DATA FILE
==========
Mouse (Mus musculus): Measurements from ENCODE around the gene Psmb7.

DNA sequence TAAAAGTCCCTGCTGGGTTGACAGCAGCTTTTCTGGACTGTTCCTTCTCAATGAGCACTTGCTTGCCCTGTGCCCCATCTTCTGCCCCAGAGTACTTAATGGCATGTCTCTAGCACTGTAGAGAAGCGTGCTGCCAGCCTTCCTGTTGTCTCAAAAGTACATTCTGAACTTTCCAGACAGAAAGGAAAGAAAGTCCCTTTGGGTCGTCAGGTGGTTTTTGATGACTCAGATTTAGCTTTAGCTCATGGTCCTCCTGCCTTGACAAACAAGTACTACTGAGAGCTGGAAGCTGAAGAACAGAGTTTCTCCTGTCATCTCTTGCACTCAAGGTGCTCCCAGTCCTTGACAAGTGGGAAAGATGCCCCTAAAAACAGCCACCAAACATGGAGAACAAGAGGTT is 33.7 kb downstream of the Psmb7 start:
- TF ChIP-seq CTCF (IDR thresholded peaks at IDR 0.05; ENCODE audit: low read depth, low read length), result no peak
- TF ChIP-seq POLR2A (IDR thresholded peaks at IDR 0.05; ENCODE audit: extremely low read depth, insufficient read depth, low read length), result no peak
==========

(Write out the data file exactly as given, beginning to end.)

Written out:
Mouse (Mus musculus): Measurements from ENCODE around the gene Psmb7.

DNA sequence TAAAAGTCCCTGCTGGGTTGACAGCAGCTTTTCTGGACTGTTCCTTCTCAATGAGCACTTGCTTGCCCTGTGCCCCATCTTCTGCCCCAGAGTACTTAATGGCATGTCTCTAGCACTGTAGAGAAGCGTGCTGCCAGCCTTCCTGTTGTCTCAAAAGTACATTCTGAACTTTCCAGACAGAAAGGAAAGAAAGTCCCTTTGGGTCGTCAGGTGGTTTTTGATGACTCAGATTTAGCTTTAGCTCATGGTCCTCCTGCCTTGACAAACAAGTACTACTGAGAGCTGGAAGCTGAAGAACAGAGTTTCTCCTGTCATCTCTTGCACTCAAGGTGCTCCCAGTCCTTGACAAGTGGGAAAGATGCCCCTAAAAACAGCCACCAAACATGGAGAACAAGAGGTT is 33.7 kb downstream of the Psmb7 start:
- TF ChIP-seq CTCF (IDR thresholded peaks at IDR 0.05; ENCODE audit: low read depth, low read length), result no peak
- TF ChIP-seq POLR2A (IDR thresholded peaks at IDR 0.05; ENCODE audit: extremely low read depth, insufficient read depth, low read length), result no peak